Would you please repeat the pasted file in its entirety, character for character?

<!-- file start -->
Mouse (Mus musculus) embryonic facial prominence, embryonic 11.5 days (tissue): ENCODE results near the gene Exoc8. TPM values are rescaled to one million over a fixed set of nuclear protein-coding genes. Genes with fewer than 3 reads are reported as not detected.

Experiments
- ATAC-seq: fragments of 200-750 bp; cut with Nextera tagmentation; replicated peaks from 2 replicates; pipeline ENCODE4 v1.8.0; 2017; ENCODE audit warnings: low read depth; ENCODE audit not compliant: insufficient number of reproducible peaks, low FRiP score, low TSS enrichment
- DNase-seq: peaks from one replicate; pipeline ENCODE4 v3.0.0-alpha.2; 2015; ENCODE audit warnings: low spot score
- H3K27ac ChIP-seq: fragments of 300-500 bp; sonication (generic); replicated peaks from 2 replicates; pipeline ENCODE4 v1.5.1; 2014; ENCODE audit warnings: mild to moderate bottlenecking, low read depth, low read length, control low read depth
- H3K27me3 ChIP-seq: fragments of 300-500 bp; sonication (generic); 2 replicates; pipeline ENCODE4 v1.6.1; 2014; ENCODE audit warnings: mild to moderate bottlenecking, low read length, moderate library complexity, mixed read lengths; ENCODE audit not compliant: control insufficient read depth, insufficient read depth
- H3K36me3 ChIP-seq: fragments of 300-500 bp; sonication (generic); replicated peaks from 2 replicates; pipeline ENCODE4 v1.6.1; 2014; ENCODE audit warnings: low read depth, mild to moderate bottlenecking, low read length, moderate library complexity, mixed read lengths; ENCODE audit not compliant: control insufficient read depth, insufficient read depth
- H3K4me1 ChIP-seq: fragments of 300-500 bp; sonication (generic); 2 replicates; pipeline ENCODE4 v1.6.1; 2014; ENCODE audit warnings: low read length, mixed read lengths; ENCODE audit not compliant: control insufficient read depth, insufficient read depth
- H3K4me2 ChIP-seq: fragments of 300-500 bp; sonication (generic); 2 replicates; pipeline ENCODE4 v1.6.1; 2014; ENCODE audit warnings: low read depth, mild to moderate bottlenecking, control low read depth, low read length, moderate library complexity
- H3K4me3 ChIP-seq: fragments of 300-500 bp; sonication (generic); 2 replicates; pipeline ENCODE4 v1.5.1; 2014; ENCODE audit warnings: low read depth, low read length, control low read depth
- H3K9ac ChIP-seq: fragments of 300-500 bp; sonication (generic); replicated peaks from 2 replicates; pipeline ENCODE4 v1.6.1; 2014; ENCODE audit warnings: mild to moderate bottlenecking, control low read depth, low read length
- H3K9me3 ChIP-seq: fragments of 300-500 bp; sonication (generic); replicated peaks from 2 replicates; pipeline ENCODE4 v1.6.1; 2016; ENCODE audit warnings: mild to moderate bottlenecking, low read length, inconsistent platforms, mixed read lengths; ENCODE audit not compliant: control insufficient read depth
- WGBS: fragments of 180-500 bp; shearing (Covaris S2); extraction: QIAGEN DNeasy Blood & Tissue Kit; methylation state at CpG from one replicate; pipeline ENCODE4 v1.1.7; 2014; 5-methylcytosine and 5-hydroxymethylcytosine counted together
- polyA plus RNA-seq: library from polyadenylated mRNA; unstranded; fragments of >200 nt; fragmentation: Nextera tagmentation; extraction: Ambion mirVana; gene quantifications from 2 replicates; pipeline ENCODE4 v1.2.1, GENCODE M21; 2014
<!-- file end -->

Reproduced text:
Mouse (Mus musculus) embryonic facial prominence, embryonic 11.5 days (tissue): ENCODE results near the gene Exoc8. TPM values are rescaled to one million over a fixed set of nuclear protein-coding genes. Genes with fewer than 3 reads are reported as not detected.

Experiments
- ATAC-seq: fragments of 200-750 bp; cut with Nextera tagmentation; replicated peaks from 2 replicates; pipeline ENCODE4 v1.8.0; 2017; ENCODE audit warnings: low read depth; ENCODE audit not compliant: insufficient number of reproducible peaks, low FRiP score, low TSS enrichment
- DNase-seq: peaks from one replicate; pipeline ENCODE4 v3.0.0-alpha.2; 2015; ENCODE audit warnings: low spot score
- H3K27ac ChIP-seq: fragments of 300-500 bp; sonication (generic); replicated peaks from 2 replicates; pipeline ENCODE4 v1.5.1; 2014; ENCODE audit warnings: mild to moderate bottlenecking, low read depth, low read length, control low read depth
- H3K27me3 ChIP-seq: fragments of 300-500 bp; sonication (generic); 2 replicates; pipeline ENCODE4 v1.6.1; 2014; ENCODE audit warnings: mild to moderate bottlenecking, low read length, moderate library complexity, mixed read lengths; ENCODE audit not compliant: control insufficient read depth, insufficient read depth
- H3K36me3 ChIP-seq: fragments of 300-500 bp; sonication (generic); replicated peaks from 2 replicates; pipeline ENCODE4 v1.6.1; 2014; ENCODE audit warnings: low read depth, mild to moderate bottlenecking, low read length, moderate library complexity, mixed read lengths; ENCODE audit not compliant: control insufficient read depth, insufficient read depth
- H3K4me1 ChIP-seq: fragments of 300-500 bp; sonication (generic); 2 replicates; pipeline ENCODE4 v1.6.1; 2014; ENCODE audit warnings: low read length, mixed read lengths; ENCODE audit not compliant: control insufficient read depth, insufficient read depth
- H3K4me2 ChIP-seq: fragments of 300-500 bp; sonication (generic); 2 replicates; pipeline ENCODE4 v1.6.1; 2014; ENCODE audit warnings: low read depth, mild to moderate bottlenecking, control low read depth, low read length, moderate library complexity
- H3K4me3 ChIP-seq: fragments of 300-500 bp; sonication (generic); 2 replicates; pipeline ENCODE4 v1.5.1; 2014; ENCODE audit warnings: low read depth, low read length, control low read depth
- H3K9ac ChIP-seq: fragments of 300-500 bp; sonication (generic); replicated peaks from 2 replicates; pipeline ENCODE4 v1.6.1; 2014; ENCODE audit warnings: mild to moderate bottlenecking, control low read depth, low read length
- H3K9me3 ChIP-seq: fragments of 300-500 bp; sonication (generic); replicated peaks from 2 replicates; pipeline ENCODE4 v1.6.1; 2016; ENCODE audit warnings: mild to moderate bottlenecking, low read length, inconsistent platforms, mixed read lengths; ENCODE audit not compliant: control insufficient read depth
- WGBS: fragments of 180-500 bp; shearing (Covaris S2); extraction: QIAGEN DNeasy Blood & Tissue Kit; methylation state at CpG from one replicate; pipeline ENCODE4 v1.1.7; 2014; 5-methylcytosine and 5-hydroxymethylcytosine counted together
- polyA plus RNA-seq: library from polyadenylated mRNA; unstranded; fragments of >200 nt; fragmentation: Nextera tagmentation; extraction: Ambion mirVana; gene quantifications from 2 replicates; pipeline ENCODE4 v1.2.1, GENCODE M21; 2014